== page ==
The Day of Sacrifice - Muharram

Muharram is the first month of the Islamic calendar. The first day of Muharram is observed as Islamic New Year among Muslims. The occasion starts on the first day of Muharram and continues until the 10th day of Muharram.

The month of Muharram is of great religious significance to the followers of Islam. It is considered to be the holiest month for Muslims. The word 'Muharram' derived from the word 'haram", which means forbidden. Hence, any violence is forbidden in the month of Muharram.

On the 10th day, Ashura holds great importance between both sects of Muslims- Shias and Sunnis. When Asuras are considered a day of mourning among Shias, it is celebrated as a festival.

Large Muslim processions can be seen on the streets of India on the day of Ashura, i.e., the 10th day of Muharram. Cities such as Hyderabad, Delhi, Mumbai, Kolkata play host to large Shiah mourning processions. Shia Muslims take part in huge rallies and cover the streets in mourning the death of Hussain ibn Ali. Hussain ibn Ali is the grandson of the Islamic prophet Muhammad, who was brutally killed in the Battle of Karbala on the tenth day of Muharram in 61 AH (680 AD).

Islamic New Year

The Muslims believe in the Islamic calendar, which is a lunar calendar. It is 11 to 12 days shorter than the regular solar year that is used in the western nations. When compared with the Gregorian calendar, a solar calendar, the lunar month of Muharram shifts from year to year.

History

According to the Quran, any fight is forbidden in the four months-Muharram, Rajab, Dhu al-Qi' dah, and Dhu al-Hijjah, of the year. The brutal battle of Karbala was aimed against this law and tradition of Islam. The inhabitants on the banks of rivers Euphrates and Tigris were traditional rivals. Their actual bitterness was contained to some extent by Muhammad. When Muhammad's son-in-law Hazrat Ali became the Caliph (Muslim civil and religious leader considered being Allah's representative on earth), the old rivalry was reborn.

Hussein was the ruler of part of the empire that has now developed into modern-day Iran, and the other part, modern Iraq, was ruled by the Umayyads. To bring the war to a conclusion, the Shiahs of Kufa (a small town in the Umayyad kingdom) called Hussain to accept their allegiance and become the leader of the Islamic community. This proposal was sent against the wishes of the ruler of Kufa, Yazid, who then instructed his governor, Ibn-e-Ziad, to take appropriate action. Meanwhile, Hussain, along with his family members, already left for Kufa. On their way to Kufa, the forces of the governor surrounded them and their troop of 70 men in Karbala. Hussain, his family, and his troops were brutally tortured and killed, and Hussain's severed head was presented to the king. No one from the Shiahs of Kufa came forward for help.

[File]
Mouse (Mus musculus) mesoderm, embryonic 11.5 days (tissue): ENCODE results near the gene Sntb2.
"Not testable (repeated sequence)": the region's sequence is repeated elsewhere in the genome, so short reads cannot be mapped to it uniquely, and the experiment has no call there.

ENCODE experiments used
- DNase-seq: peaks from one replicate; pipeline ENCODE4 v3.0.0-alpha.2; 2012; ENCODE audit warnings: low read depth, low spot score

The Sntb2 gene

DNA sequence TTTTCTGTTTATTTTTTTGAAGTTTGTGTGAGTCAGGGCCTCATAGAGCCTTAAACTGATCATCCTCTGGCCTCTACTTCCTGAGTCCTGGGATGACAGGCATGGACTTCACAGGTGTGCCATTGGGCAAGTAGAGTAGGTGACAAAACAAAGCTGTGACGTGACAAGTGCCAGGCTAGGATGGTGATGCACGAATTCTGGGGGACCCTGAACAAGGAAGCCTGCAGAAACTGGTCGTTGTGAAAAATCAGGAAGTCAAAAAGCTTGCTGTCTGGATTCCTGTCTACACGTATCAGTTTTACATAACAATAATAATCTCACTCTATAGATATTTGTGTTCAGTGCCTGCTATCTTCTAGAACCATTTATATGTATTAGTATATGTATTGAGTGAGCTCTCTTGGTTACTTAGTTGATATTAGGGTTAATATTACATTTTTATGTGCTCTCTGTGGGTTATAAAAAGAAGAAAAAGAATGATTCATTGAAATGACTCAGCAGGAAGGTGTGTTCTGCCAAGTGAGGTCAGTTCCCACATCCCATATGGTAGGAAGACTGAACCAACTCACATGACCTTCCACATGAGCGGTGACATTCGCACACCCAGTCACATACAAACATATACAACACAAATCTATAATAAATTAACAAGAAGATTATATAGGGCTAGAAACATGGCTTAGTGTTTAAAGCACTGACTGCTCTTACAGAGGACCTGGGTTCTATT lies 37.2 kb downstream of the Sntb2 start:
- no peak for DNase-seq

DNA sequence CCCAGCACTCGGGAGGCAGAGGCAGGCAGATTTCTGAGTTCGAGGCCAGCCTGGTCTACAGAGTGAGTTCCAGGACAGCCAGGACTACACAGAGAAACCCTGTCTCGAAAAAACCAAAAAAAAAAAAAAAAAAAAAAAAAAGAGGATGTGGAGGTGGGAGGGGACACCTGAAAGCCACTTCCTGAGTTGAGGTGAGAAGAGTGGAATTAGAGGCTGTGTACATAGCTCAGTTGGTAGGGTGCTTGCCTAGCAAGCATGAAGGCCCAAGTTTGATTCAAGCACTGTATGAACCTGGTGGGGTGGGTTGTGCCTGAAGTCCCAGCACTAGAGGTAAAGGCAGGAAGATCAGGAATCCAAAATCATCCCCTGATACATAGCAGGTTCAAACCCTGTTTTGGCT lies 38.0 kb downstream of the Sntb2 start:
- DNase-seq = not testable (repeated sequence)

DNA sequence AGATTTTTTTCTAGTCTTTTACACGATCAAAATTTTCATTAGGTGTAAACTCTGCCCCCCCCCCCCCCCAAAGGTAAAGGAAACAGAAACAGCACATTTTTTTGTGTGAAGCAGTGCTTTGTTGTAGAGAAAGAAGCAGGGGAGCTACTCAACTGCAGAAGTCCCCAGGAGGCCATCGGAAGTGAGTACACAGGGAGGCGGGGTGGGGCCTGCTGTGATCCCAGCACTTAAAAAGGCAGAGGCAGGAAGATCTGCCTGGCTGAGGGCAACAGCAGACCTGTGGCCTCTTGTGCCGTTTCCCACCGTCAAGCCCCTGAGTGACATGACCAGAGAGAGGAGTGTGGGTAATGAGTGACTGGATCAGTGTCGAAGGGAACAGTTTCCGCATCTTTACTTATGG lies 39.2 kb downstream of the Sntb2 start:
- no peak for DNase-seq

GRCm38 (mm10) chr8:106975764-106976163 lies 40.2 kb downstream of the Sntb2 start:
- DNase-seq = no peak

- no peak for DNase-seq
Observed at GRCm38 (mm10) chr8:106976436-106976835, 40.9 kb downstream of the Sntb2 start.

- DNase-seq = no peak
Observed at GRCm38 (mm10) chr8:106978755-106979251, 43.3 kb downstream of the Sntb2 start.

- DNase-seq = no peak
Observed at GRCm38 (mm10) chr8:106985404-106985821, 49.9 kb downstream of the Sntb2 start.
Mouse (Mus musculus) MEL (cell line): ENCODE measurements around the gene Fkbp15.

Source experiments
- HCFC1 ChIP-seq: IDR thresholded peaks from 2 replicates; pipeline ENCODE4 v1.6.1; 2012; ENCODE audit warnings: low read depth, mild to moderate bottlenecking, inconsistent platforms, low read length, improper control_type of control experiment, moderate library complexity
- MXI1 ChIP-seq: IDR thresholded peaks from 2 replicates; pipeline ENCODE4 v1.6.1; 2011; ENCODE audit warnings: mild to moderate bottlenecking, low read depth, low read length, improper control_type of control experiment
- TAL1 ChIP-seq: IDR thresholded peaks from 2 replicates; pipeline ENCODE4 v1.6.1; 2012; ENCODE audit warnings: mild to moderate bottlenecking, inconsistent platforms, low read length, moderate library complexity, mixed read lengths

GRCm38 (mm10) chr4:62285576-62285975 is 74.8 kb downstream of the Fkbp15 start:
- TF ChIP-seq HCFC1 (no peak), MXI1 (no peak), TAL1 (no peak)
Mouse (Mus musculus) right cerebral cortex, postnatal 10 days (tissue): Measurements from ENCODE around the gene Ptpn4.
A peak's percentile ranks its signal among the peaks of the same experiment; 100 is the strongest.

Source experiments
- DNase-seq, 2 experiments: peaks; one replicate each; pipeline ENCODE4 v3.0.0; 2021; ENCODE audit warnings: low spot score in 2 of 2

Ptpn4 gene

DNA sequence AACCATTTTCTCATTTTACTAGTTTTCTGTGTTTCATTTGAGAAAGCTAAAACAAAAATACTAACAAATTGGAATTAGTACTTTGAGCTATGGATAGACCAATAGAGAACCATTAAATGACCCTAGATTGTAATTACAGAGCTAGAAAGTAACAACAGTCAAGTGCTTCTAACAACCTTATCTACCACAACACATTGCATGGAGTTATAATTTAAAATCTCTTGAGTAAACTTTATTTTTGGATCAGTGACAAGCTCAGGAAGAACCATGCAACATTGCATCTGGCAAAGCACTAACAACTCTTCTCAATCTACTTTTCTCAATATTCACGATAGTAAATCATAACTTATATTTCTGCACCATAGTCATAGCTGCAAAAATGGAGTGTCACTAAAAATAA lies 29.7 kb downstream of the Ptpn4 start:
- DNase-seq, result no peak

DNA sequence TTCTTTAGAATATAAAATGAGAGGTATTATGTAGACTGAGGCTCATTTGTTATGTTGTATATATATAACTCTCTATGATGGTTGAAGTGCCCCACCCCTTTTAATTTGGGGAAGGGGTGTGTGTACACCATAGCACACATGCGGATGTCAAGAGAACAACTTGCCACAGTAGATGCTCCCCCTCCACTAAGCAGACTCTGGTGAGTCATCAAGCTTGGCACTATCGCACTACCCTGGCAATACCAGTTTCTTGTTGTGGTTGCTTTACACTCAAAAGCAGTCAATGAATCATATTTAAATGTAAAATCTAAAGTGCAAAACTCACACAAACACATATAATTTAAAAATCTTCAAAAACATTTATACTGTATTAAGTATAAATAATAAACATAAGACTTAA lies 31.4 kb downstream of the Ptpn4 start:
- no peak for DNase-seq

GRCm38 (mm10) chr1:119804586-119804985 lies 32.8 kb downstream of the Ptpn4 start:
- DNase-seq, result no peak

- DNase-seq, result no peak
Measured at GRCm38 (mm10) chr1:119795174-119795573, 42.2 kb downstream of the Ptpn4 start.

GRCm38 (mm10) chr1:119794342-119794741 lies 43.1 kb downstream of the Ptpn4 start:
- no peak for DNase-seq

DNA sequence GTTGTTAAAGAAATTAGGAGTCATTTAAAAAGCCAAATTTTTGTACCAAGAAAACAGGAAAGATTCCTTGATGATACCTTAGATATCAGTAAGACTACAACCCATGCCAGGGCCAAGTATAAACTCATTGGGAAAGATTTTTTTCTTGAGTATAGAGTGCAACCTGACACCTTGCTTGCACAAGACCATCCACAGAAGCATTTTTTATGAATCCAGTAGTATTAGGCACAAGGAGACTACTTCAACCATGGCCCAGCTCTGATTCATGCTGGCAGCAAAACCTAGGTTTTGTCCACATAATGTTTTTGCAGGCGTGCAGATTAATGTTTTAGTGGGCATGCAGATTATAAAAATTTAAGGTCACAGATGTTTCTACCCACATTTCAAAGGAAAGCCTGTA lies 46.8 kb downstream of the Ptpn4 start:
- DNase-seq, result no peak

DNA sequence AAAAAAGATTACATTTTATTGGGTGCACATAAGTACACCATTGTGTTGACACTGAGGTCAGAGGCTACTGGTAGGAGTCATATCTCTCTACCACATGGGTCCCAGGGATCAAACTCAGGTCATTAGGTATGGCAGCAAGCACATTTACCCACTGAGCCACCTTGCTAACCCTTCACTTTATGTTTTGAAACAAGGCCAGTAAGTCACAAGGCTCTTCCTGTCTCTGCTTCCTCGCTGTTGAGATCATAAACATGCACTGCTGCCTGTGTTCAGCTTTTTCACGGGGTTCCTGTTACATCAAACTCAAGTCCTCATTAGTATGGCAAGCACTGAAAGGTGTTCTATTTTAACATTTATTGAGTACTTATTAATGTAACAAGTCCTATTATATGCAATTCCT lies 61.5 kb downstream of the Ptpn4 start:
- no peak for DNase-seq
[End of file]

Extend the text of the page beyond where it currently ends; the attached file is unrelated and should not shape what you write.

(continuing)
What do Muslims do in Muharram?

As the tragic death of Husayn Ibn Ali happened on the 10th day of Muharram, Shiah Muslims consider it a day of sorrow. They keep themselves away from music or any joyous event for the duration of ten days to devote themselves to complete mourning. Many Shiah Muslims observe fast for the first nine days of Muharram and attend Majalis (assemblies), where Shiah orators narrate the incidents of the martyrdom of Hazrat Imam Hussain and his party.

As the day of Ashura approaches, they wear mourning-black clothes. On Ashura, devoted Muslims take out large processions. They encourage people to join the parade holding banners and models of Hazrat Imam Hussain and his party, who sacrificed their lives in Karbala. Some sects of the devotees express their grief and mourn by beating themselves with chains in public, cutting themselves with knives and sharp objects. On this sad occasion, everyone in the procession chants “Ya Hussain” loudly.

At some places, a white horse is decorated & included in the procession as a memory of the empty mount of Hazrat Imam Husain after his martyrdom. People of the Shiah community set up drinking posts to serve free water and juices to everyone in need.

The Perspective of Sunni Muslims

The other sect of the Islamic community - Sunni Muslims - observes Muharram as a festival and considers Ashura as a happy day. Sunnis devotees keep a fast (Roja) on Ashura as per the Hadith (a tradition based on reports of the sayings and activities of Muhammad and his companions) of Prophet Muhammad.

According to the Hadith, Prophet once saw the Jews fasting on the 10th of Muharram to commemorate their liberation from Egyptian slavery and the extermination of the Pharoah army in the Red Seawater. Prophet Mohammed was astonished by this custom, as he believed that it was Allah who saved the Israelites from their Egyptian enemies. He planned to fast on the same day as the Jews but 9th and 10th from the following year. But before he could commemorate this custom, he fell ill and ultimately succumbed to his illness. Since then, Sunni Muslims took forward this tradition and recommended to fast either on the 9th and 10th of Muharram or on the 10th and 11th of Muharram.

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